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Google puts Android porn out to pasture

30 Nov

New Scientist, a well-respected science and technology magazine based in London, has given Sex, Bombs and Burgers a pretty good review in its Culture Lab section. Says features editor Richard Fisher: “These chapters are hugely entertaining. Nowak – an experienced journalist – confidently treads where other historians of technology might avoid.”

Like all good reviews, though, Fisher points out what he saw as a flaw – that my thesis sometimes falters when talking about pornographers as driving forces behind innovation. Truth be told, that’s not the first time I’ve heard this pointed out, both in regards to my book specifically and to the idea in general, so I don’t necessarily take it as offence. I do think that perhaps the role – and importance – of early adopters is not well known or entirely understood, and perhaps it’s my fault for not explaining it well enough in the book.

There’s little doubt that the military and food industries are big innovators; they’re absolutely huge and fiercely competitive industries that spend billions on research and development every year. They literally have scientists in white coats working in labs coming up with the newest bombs and burgers.

The pornography industry, while big, is nowhere near the same size and there certainly aren’t many scientists working on breakthroughs specifically for sexual purposes – “that we know of,” according to George Stroumboulopoulos. But, as I argue in the book, I believe the industry is just as important because it is often the early adopter that gets a technology off the ground so that it can be developed to the point where it’s ready for a mainstream audience.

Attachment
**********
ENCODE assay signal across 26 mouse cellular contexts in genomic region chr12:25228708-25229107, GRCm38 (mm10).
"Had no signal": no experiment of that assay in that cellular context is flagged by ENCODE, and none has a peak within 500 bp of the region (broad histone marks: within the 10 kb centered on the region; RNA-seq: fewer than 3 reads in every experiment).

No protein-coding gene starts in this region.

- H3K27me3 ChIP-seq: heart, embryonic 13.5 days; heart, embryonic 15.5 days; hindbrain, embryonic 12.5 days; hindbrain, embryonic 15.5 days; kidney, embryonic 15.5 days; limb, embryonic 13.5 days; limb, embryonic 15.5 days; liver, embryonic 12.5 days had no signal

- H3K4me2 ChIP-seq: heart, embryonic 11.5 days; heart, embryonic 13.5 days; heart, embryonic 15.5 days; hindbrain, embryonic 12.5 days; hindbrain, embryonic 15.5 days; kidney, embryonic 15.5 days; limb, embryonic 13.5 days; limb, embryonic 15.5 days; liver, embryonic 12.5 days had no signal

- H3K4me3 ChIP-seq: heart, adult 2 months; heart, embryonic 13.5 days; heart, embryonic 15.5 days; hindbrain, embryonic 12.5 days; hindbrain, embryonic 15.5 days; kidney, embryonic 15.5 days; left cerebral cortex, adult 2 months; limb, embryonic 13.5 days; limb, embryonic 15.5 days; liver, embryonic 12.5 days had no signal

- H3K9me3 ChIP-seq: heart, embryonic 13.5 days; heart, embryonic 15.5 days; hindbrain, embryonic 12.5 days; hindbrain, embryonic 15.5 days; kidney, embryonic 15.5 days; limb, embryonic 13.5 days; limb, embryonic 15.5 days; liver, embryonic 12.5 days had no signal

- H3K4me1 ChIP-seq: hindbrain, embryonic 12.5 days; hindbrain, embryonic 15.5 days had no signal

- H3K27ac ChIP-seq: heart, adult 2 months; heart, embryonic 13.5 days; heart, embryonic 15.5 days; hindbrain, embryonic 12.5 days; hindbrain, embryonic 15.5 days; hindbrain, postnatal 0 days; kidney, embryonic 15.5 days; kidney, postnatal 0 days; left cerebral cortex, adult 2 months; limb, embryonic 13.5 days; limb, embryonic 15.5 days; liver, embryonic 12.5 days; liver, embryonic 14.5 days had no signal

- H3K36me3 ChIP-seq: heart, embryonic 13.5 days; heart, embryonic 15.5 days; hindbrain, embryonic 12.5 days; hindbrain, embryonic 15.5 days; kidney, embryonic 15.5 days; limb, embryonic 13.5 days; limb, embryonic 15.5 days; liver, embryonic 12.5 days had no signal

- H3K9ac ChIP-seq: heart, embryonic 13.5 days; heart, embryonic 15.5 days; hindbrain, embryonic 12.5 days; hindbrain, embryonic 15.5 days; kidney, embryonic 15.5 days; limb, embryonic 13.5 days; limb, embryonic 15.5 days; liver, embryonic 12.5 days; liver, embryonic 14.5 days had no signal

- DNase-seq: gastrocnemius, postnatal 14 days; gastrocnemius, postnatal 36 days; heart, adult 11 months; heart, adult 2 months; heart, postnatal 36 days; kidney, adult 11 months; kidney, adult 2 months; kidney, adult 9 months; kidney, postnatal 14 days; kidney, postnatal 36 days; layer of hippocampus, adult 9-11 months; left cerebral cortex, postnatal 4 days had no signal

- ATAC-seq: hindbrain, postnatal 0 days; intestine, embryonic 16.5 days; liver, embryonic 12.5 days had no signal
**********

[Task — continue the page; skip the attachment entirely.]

Historically, the VCR is a great example. It’s well known that Hollywood tried to sue VCRs out of existence in the early 1980s because they thought the devices would facilitate piracy of movies (sound familiar?). While mainstream studios were gingerly releasing movie tapes in the technology’s early days, porn companies were cranking them out. And they were charging an arm and a leg for them, which aficionados were willing to pay. As a result, top ten rental and purchase lists in the early 80s were full of porn titles such as Debbie Does Dallas and Behind the Green Door.

If there were no brisk-selling, expensive porno tapes to feed the VCRs, their makers would likely have given up on them in light of Hollywood’s reticence. New technologies are invented every day but the majority of them never continue because nobody buys into them. So while porn companies didn’t invent the VCR, their willingness to jump onto the new, unproven devices saved the technology. The manufacturers made enough to keep the VCR afloat until the mainstream studios could be convinced to come along for the ride. In the case of the VCR, I think porn keeping it alive was just as important as its actual invention.

We’ve seen this time and again, with the latest example happening – ironically – yesterday.

Word has come down that Google is cracking down on porn apps in its Android smartphone marketplace. According to Google, “Apps that include suggestive or sexual references should be rated ‘Teen’ or above. Apps that focus on such content should be rated ‘Mature.’ Pornography is not allowed in Android Market.”

The timing on this announcement should come as no surprise. Google released Android two years ago and had essentially allowed its app store to become something of a Wild West. Even the prudish Steve Jobs mocked the company when he said earlier this year: “Folks who want porn can buy and [sic] Android phone.”

Lo and behold – two years later and Android has become the number one smartphone operating system, at least in the U.S., and guess what? See you later, porn. Google no longer needs it, so it’s tossed to the wayside. It’s not surprising to me; I expected this would happen a year ago.